The judge also pointed out in his order that the case of the complainant relating to financial loss to the company is contrary to the evidence.

To continue reading on FirstPost. Click here

Friday, September 14, 2018

How villagers in Bhutan and India came together to resolve a water-sharing tussle

There are 56 rivers that flow down from the Himalayan kingdom of Bhutan to the eastern state of Assam in India to meet the Brahmaputra River. The hills of Bhutan are covered with lush forests, but on the Indian side of the border there are vast tracts of dry plains with occasional patches of severely denuded forests. Not very long ago the forests were contiguous across the borders but internal migration, poverty and increasing demand for fuelwood changed the landscape drastically on the Indian side of the border.

Due to climate change all the rivers flowing from Bhutan to India have changed their behaviour dramatically in the last decade – with long periods of dryness, shallow flow and then repeated flash floods, followed by massive amount of silt, sand, sediments, stones and boulders hurtling downstream across the border into India, constantly altering the river’s course. This has caused hardships and misery to people on both sides of border.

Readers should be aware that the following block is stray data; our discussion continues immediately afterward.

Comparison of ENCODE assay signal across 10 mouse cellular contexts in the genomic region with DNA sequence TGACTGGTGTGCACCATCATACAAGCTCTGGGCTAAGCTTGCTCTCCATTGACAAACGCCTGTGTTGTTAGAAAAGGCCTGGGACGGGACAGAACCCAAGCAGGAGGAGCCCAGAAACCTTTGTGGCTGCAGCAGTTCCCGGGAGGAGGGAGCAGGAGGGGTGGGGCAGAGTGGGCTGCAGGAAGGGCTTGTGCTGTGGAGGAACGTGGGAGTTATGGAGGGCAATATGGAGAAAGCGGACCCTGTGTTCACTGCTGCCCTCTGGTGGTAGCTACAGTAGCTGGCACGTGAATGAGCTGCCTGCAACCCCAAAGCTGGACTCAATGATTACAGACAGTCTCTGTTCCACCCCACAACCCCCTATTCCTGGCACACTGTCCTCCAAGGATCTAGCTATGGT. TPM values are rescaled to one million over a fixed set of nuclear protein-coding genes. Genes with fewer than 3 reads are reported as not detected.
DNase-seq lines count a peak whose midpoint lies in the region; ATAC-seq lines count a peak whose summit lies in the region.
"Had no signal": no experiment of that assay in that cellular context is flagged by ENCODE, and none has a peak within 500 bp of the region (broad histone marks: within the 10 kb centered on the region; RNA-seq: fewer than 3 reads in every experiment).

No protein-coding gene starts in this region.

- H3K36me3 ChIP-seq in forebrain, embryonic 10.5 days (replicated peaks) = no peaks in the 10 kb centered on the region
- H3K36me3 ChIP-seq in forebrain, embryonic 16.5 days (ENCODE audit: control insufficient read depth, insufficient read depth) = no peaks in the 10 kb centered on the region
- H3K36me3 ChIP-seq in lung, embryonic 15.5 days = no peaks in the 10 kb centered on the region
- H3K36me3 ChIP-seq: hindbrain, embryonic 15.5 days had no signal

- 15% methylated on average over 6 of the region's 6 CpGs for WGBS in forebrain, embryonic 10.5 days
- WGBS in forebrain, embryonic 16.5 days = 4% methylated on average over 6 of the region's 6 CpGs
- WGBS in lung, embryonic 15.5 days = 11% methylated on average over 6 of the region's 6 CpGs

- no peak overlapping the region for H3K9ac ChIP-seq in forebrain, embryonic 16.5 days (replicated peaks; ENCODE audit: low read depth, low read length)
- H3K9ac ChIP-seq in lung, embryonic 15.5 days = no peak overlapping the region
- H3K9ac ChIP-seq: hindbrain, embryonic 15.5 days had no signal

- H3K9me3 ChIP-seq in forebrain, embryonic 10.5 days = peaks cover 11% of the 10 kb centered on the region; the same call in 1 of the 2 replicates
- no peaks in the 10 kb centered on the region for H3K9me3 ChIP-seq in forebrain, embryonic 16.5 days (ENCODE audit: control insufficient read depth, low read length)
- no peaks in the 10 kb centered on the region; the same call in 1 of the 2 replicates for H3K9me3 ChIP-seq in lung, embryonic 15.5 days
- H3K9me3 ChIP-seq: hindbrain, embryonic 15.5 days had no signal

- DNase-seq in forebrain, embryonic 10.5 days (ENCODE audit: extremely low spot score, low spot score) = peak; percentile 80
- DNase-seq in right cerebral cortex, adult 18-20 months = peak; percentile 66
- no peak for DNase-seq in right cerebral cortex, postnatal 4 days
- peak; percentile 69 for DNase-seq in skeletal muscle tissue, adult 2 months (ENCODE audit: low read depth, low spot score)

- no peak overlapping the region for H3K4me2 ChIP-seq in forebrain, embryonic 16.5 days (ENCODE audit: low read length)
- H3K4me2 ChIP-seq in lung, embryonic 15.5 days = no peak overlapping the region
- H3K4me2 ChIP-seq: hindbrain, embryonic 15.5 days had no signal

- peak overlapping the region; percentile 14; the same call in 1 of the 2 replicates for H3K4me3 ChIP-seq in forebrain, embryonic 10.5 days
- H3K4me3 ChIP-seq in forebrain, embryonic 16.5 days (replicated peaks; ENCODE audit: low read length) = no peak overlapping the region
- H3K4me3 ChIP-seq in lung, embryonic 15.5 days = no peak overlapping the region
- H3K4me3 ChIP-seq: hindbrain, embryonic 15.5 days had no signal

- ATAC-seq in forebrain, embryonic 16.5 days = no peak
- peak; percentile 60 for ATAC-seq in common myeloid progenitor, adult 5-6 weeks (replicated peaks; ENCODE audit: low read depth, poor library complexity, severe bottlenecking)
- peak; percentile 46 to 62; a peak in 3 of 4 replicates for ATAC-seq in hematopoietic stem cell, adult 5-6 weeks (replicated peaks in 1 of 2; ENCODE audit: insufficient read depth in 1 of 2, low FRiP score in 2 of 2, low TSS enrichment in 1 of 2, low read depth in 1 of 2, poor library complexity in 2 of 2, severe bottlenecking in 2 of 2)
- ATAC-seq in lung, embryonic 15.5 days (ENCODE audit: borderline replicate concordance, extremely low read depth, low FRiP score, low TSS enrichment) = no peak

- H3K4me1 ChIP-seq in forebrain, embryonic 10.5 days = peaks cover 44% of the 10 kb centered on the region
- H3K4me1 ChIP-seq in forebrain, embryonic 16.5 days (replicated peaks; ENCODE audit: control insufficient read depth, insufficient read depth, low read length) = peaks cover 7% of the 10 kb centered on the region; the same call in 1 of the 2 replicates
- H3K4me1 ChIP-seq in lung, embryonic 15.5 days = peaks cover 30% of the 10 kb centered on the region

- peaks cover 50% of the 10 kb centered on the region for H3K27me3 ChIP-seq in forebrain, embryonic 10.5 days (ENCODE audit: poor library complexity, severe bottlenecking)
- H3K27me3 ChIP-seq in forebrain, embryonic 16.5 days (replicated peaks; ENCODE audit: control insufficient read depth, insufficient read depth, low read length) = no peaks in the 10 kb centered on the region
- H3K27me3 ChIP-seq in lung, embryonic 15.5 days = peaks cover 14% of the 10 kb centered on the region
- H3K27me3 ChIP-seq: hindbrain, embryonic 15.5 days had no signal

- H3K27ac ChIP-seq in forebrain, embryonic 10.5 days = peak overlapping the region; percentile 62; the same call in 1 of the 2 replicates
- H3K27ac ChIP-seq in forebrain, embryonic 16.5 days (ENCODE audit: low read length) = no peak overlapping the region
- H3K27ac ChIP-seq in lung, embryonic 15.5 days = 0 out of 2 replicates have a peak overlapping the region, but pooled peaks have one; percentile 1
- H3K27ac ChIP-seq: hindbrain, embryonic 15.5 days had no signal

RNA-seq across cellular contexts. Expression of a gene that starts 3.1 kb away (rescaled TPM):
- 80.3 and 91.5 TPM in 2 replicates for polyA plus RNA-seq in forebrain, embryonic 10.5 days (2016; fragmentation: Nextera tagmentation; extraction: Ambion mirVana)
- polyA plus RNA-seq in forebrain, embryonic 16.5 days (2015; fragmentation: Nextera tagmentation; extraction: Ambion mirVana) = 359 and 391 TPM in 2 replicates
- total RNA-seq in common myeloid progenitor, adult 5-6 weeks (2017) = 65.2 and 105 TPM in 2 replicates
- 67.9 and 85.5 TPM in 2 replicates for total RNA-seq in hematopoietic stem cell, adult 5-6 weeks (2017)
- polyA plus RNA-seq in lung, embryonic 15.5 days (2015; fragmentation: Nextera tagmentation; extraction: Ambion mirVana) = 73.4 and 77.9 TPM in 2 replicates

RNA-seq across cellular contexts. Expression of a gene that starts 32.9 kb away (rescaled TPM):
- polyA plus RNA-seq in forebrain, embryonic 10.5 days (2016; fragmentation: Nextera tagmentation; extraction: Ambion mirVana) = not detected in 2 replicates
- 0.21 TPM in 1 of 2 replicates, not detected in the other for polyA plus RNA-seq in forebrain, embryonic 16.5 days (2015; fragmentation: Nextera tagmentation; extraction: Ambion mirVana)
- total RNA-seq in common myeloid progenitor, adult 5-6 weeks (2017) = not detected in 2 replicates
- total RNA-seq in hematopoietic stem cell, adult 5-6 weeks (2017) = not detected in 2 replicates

A large share of Bhutan’s revenue comes from hydropower projects, although it has been declining over the years, from 44.6% in 2001 to 20% in 2013. Most of these hydropower projects have been developed in cooperation with India. Bhutan currently has an installed hydropower capacity of 1,488 MW, although it hopes to increase this to 20,000 MW.

Due to climate change all the rivers flowing from Bhutan to India have changed their behaviour dramatically in the last decade – with long periods of dryness, shallow flow and then repeated flash floods, followed by massive amount of silt, sand, sediments, stones and boulders hurtling downstream across the border into India, constantly altering the river’s course. This has caused hardships and misery to people on both sides of border.

Downstream communities in Assam have regularly raised the alarm, attributing these changes to dam building upstream in Bhutan. They are worried that the plans to build more dams in Bhutan will lead to more flooding, erosion and more destruction than good. The Bhutanese government and their Indian dam consultants have dismissed these objections in the past, but the recent erratic weather patterns have upset all predictions and is now shaping the future flow of the river and Bhutan’s relationship with India.

Read the full report on scroll.in  or on The Third Pole

Sunday, April 15, 2018

Defying Climate Change - My new report for UNICEF and CANSA.